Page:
Dishonorable Mentions
CBS had a bunch of commercials advertising their subpar primetime lineup. Last year, NBC also aired a lot of commercials for their shows. Network commercials are a really good indicator of how much advertising budgets have been cut. More CBS commercials means fewer companies purchased Super Bowl spots. There was also an ad featuring David Letterman, Jay Leno and Oprah which I cannot explain.

Who was missing?
In a big surprise, Pepsi pulled out of Super Bowl advertising this year, which reminds me of this little piece of satirical excellence from The Onion. Life imitating art? Perhaps. The real reason is that Pepsi is focused more on online advertising. Maybe this was a godsend for Coca Cola, whose two ads were not particularly great. In the same vein, Anheuser-Busch went uncontested in the beer segment. No Heineken. No Michelob. Are Super Bowl ads not as important, or are they just not worth the cost anymore?

Link: Google expands ad targeting methods

Google is toeing a fine line between efficiency and being totally creepy. Like I mentioned in a previous post, Google is a business. It wasn’t built by the people for the people, despite all the happy feelings associated with the company. I love Google products as much as the next guy (unless the next guy works for Apple), but I also understand they can’t side with the public on every issue. So what this new change boils down to is pleasing advertisers versus not alienating its user base.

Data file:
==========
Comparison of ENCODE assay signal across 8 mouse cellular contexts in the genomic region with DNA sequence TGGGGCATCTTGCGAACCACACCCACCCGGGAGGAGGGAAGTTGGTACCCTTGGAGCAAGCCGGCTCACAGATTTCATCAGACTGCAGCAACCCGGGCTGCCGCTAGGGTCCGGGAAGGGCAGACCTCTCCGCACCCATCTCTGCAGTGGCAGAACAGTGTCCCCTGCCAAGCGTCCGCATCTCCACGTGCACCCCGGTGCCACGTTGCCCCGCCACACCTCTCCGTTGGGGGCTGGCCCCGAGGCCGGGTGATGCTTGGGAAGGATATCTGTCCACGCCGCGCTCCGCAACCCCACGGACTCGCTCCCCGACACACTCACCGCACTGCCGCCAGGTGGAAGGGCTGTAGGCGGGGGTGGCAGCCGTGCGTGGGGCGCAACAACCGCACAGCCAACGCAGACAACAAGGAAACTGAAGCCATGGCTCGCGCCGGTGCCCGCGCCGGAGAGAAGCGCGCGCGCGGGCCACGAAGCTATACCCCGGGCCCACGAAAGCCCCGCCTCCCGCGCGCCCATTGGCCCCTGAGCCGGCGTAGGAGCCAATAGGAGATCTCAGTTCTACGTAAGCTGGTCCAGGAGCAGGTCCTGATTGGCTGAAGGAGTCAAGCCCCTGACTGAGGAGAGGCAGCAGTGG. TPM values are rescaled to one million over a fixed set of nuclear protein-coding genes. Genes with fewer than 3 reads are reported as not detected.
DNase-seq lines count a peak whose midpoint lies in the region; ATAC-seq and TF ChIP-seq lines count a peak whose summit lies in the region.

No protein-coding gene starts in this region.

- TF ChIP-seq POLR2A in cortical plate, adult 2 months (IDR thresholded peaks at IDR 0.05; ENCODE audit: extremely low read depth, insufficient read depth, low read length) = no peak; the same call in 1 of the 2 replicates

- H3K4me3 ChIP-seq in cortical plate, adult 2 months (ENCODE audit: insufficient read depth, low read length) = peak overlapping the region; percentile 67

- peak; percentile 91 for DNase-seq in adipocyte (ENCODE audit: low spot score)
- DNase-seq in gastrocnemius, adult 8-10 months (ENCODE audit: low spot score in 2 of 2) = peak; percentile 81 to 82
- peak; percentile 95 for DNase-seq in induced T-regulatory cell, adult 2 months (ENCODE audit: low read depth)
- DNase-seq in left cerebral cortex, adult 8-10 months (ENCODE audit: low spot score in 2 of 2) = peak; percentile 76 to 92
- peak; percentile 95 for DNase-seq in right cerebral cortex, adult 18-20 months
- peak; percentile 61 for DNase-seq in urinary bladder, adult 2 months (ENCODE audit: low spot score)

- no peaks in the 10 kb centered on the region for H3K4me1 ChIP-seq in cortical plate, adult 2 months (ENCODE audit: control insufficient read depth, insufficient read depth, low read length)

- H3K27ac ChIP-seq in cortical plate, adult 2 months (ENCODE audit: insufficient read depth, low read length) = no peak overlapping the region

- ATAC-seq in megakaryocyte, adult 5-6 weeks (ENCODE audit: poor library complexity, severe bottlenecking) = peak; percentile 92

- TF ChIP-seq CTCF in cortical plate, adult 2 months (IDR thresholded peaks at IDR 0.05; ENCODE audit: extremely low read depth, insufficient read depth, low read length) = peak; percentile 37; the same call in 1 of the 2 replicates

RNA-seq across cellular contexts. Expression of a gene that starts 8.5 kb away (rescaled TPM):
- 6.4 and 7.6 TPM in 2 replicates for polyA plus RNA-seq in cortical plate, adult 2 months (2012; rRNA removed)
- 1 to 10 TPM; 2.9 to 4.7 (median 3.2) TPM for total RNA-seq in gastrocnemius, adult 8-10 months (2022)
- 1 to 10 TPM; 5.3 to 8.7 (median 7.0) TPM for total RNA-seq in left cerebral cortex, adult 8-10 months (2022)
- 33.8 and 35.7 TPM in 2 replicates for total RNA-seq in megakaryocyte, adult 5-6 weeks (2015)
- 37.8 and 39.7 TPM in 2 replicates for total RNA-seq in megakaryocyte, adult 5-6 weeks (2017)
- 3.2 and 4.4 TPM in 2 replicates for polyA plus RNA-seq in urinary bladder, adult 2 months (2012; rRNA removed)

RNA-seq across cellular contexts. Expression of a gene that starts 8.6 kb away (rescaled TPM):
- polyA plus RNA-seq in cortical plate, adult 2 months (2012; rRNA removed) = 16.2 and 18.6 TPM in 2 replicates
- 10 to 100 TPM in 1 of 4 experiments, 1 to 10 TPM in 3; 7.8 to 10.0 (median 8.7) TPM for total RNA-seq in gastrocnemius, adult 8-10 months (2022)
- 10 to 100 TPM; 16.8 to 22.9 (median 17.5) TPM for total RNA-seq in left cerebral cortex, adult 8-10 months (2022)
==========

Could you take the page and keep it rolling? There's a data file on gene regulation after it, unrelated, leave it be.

I’ll play devil’s advocate for both sides. Advertisers can spend a significant monthly budget on Google’s ad networks (e.g. AdWords, Content). So wouldn’t it make sense to please the people paying your bills? Being able to target ads to the right people benefits all parties involved. The advertisers’ ROI should increase, whether from higher CTR (click-through rate) or lower CPC (cost per click). Google’s ad network comes out of this as the most efficient platform for online ad spend. And the user doesn’t get bombarded with as many irrelevant ads and might actually find something useful.

So it’s win-win-win, right?

Maybe not. As I’ve referenced in a previous post, Google seems to be ethically lax with regard to privacy policy. And I know there is a bevy of Internet users who believe tracking cookies are evil and online advertisers are Big Brother. Obviously, this new move by Google doesn’t help to alleviate that feeling.